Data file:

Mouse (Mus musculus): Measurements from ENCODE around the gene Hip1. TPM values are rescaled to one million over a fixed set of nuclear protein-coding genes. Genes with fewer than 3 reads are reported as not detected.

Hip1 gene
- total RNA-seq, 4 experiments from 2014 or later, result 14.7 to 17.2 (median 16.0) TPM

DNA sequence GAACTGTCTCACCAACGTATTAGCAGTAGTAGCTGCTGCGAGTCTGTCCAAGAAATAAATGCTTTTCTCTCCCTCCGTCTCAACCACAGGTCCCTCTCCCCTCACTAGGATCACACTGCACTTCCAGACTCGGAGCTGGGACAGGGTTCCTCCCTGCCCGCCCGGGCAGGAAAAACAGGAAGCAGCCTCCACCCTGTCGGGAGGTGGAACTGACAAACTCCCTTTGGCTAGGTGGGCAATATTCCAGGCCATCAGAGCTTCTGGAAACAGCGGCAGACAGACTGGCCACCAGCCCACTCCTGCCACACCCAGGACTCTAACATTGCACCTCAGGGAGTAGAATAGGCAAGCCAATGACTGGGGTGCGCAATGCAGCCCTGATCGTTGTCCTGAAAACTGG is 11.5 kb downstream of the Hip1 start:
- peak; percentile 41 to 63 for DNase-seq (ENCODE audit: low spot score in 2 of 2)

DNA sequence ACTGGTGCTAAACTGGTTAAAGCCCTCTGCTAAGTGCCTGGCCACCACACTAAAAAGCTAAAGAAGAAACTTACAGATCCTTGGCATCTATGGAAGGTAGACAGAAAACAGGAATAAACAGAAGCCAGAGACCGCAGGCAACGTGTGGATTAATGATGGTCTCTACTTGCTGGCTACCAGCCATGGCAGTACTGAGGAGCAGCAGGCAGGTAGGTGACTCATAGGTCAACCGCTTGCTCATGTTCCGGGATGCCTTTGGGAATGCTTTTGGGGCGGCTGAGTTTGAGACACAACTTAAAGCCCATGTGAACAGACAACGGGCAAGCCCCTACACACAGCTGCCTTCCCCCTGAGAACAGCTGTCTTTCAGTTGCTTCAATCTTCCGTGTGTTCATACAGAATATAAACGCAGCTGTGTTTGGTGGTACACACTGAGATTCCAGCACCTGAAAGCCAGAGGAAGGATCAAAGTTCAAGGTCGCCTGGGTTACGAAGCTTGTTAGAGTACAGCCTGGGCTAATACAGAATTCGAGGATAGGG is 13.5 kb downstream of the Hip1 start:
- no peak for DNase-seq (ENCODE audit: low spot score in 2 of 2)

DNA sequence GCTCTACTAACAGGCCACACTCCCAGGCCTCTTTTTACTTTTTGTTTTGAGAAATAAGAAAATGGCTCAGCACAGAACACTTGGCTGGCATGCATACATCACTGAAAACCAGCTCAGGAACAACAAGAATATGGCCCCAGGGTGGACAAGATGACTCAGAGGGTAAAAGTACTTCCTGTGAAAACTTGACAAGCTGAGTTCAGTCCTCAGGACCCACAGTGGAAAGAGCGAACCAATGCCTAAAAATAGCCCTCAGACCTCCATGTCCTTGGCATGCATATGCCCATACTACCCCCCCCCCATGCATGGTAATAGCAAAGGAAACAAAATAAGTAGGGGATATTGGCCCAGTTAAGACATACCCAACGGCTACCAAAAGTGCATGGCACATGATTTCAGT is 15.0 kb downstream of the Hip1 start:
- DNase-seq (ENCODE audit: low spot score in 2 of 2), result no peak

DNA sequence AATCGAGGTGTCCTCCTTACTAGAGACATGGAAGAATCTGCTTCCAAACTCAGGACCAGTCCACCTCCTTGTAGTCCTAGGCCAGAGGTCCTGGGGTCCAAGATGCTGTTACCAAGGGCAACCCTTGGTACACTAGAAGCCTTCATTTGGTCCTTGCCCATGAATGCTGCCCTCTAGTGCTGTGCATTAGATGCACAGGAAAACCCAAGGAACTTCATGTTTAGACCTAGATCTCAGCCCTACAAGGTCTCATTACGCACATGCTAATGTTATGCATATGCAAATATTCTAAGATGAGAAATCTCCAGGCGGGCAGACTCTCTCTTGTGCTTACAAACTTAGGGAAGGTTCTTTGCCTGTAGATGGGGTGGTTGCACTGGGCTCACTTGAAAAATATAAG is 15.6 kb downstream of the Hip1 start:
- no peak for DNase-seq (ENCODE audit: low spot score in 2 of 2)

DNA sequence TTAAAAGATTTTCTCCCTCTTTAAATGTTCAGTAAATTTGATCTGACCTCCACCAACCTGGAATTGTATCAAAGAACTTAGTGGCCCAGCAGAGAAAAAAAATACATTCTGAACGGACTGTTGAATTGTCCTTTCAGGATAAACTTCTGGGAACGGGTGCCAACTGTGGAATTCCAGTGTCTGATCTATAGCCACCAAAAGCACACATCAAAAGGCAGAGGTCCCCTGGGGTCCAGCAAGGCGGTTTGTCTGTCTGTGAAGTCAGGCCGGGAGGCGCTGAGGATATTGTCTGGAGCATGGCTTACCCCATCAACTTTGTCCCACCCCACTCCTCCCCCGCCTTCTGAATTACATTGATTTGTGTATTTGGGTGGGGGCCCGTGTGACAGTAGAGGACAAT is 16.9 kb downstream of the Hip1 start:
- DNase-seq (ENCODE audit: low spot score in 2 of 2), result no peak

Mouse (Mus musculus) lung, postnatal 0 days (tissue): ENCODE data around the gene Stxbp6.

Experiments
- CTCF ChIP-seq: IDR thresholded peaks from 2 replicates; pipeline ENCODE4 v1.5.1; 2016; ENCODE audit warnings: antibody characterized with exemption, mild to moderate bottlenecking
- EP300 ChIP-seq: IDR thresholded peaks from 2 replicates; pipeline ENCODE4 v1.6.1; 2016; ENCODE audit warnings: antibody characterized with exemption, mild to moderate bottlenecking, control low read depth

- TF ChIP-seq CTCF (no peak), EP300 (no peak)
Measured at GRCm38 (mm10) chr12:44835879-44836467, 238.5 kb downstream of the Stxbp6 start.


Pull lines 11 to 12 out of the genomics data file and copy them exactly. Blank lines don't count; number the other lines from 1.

- no peak for DNase-seq (ENCODE audit: low spot score in 2 of 2)

DNA sequence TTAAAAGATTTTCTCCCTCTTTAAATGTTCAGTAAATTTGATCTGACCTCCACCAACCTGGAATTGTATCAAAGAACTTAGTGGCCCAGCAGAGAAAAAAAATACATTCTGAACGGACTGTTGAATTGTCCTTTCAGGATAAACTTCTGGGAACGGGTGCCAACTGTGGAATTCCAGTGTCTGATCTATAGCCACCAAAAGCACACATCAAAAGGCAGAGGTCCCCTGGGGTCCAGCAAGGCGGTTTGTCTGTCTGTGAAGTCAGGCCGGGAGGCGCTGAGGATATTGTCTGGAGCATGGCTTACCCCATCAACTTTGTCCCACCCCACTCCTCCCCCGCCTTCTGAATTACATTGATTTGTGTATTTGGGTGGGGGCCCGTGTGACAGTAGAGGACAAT is 16.9 kb downstream of the Hip1 start: